If you find yourself in the Low Jeseník Mountains, head to the surroundings of Rýmařov, to the Huntava river. Here you will find a special creation, declared a national natural monument. The waterfalls on the Huntava river, springing on the Skalský peat bog, are the destination of many tourist expeditions and individuals who love canyons, rapids, cascades and, of course, waterfalls. Waterfalls are part of unspoiled nature, you will meet here especially with spruce stands and rarer mosses.
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Interesting facts Rešov waterfalls
You can see the Rešov waterfalls from the viewpoints
This national natural monument consists of a relatively deep and very rocky valley, which was washed out by the river Huntava. Especially at higher flows, you can see beautiful cascades, rapids and especially waterfalls. The largest of these waterfalls is 10 meters high. Near the waterfalls are the remains of an old watermill. Viewpoints have been built around the waterfalls, you can walk up the stairs made of wood or stone, you can cross the waterfalls on secured footbridges or bridges.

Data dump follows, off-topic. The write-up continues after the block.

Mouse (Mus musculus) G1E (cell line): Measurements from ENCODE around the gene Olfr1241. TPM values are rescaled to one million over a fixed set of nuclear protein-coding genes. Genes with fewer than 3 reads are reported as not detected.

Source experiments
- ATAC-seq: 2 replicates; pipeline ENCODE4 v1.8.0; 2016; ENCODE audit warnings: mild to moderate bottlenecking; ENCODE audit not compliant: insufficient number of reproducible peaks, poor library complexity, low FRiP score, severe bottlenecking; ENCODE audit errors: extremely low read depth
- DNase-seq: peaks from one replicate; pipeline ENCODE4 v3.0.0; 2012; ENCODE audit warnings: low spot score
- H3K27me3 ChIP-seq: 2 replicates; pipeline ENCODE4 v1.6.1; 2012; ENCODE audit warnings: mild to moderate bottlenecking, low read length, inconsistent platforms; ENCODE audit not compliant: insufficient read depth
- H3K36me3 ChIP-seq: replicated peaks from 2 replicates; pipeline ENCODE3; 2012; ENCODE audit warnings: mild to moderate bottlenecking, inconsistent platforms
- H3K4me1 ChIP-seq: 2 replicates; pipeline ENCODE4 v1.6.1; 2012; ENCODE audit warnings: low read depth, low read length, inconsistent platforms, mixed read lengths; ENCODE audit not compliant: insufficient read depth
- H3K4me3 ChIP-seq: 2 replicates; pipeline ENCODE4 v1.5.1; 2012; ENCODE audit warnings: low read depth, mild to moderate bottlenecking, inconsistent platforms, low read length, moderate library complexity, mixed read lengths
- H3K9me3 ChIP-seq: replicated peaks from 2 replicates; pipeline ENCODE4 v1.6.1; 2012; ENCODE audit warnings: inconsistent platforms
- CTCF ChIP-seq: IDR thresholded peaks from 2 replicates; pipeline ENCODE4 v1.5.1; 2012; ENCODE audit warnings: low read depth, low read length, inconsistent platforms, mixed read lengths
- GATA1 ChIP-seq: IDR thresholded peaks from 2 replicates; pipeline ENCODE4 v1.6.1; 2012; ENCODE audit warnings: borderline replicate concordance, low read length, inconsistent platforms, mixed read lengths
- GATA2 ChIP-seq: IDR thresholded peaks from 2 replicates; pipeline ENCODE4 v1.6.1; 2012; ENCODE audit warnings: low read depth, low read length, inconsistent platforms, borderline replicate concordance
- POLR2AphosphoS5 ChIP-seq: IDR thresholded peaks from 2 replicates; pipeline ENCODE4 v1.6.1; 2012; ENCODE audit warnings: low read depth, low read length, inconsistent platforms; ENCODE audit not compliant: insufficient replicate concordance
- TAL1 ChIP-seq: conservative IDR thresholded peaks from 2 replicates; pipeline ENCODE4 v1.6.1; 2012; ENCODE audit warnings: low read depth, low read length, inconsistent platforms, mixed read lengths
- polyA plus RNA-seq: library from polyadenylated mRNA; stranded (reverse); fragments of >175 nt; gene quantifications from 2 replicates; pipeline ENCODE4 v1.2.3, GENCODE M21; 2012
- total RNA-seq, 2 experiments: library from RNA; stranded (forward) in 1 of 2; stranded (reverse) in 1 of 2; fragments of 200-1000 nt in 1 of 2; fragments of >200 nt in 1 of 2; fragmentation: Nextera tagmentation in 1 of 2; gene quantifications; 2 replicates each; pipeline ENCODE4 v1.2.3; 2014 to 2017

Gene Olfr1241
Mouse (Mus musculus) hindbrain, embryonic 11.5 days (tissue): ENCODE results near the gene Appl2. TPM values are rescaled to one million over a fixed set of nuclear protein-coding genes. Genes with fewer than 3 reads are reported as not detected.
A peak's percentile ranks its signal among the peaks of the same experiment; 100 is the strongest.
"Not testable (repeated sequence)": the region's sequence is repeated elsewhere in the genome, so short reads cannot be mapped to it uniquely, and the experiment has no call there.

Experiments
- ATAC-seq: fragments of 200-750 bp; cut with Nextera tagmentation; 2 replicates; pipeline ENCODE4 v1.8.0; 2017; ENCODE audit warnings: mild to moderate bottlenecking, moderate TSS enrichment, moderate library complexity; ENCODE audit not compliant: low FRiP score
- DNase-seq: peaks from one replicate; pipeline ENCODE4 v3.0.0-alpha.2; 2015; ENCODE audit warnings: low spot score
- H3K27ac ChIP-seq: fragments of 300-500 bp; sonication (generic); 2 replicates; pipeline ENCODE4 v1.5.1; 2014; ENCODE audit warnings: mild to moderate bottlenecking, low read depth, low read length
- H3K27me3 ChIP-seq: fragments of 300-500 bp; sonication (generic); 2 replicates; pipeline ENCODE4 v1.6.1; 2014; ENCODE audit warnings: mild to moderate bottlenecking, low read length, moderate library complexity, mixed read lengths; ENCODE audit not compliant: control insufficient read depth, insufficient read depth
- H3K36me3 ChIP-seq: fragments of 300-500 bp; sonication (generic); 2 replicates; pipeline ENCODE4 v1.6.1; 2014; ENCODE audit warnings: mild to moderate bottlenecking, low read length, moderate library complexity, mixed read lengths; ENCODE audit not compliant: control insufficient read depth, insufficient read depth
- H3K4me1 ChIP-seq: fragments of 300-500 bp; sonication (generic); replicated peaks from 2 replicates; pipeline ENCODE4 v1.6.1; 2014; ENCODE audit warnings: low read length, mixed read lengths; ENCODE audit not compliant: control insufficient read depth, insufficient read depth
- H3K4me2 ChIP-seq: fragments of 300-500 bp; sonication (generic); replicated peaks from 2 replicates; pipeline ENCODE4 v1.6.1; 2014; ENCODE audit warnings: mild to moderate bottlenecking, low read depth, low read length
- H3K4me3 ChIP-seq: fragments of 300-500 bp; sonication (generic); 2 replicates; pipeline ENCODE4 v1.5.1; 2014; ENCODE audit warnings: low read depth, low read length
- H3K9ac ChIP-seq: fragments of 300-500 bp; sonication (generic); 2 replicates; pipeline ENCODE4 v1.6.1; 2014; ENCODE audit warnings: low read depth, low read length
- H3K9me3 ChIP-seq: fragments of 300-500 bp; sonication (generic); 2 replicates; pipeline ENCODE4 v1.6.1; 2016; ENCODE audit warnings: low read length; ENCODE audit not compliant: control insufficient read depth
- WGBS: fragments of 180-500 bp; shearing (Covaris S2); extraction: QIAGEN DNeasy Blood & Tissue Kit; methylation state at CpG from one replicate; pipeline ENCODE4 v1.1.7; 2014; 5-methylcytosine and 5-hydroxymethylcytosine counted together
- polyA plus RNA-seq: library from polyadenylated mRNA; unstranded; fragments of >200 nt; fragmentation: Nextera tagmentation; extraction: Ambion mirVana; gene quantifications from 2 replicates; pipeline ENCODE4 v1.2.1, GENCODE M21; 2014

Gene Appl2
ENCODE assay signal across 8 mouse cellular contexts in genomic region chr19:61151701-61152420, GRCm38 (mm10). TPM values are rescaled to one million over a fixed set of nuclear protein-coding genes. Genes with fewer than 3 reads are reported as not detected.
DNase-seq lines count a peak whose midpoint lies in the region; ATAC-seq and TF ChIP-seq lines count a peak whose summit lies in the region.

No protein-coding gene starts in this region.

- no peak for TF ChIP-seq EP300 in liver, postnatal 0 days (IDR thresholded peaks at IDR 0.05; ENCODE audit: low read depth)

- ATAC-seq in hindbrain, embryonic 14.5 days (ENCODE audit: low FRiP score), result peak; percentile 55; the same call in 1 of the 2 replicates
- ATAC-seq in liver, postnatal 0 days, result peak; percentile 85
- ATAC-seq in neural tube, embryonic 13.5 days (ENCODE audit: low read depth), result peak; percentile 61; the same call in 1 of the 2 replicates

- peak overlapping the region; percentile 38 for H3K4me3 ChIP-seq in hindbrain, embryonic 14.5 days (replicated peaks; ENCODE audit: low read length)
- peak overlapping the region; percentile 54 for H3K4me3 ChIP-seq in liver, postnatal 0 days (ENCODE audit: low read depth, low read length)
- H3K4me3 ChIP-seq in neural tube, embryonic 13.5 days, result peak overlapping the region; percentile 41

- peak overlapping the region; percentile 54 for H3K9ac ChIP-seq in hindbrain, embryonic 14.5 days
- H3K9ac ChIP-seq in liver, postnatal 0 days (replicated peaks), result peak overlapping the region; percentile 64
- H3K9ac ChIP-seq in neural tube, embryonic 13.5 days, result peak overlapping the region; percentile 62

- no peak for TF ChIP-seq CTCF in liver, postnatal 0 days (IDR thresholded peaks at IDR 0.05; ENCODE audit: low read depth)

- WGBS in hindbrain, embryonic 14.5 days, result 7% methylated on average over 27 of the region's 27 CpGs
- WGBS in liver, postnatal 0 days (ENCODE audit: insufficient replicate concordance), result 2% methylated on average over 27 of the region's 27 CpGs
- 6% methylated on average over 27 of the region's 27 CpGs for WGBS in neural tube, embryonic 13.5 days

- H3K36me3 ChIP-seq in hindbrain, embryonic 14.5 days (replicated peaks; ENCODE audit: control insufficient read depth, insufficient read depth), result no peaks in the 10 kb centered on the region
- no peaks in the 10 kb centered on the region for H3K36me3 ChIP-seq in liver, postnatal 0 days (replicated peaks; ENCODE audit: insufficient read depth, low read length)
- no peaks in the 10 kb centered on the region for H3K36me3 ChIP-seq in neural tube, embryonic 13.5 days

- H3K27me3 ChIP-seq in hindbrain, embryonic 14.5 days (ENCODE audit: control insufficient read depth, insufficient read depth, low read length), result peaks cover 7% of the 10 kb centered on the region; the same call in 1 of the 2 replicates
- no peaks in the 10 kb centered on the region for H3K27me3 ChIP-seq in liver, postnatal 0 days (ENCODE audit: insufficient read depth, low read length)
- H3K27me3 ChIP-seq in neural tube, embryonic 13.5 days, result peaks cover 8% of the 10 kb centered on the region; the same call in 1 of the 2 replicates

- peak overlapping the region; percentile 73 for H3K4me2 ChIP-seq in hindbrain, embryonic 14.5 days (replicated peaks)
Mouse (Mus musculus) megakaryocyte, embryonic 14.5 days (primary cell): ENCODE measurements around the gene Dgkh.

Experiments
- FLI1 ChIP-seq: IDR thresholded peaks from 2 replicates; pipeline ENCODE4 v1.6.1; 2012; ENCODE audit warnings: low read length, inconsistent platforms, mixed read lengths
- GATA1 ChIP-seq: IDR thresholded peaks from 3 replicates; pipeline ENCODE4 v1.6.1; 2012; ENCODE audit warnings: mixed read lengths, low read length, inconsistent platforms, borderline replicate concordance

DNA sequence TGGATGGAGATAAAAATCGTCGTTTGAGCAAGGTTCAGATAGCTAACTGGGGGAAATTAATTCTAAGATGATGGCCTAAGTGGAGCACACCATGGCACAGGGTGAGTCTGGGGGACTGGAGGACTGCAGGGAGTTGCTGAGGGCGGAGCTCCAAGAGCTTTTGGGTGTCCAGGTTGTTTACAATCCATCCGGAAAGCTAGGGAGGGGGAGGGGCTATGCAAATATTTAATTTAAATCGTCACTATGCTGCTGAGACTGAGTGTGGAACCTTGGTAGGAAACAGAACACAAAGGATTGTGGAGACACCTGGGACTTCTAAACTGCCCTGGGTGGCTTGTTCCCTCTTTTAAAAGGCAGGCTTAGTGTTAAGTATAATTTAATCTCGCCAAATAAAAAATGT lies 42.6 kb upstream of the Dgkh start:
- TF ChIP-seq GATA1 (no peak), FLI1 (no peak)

The waterfalls bear the name of a nearby village
The nearest village around the waterfalls is Rešov, after which the waterfalls got their name. The gorge in which the waterfalls are located is about two hundred meters long and has the shape of a canyon. Above the waterfall, the gorge forms an ordinary valley and is divided into two branches. The waterfalls were declared a monument in 1966 and you can visit them all year round, they are freely accessible for hiking. Nearby are the remains of a medieval castle, which was to protect the iron mines in the area.
You will also find rare birds here
Fir, beeches and ferns form a slope on the slopes around the waterfalls. Green moss, for example, is rare here. Spruce forests complement the original vegetation. A large number of birds also live here. The little bustard, the wood pigeon, the wood hawk or the black stork belong to the protected species, and the population of the great owl is also important. The calm environment and the protection of steep walls contribute to the protection of these exceptional species.
Author: Helena Syslová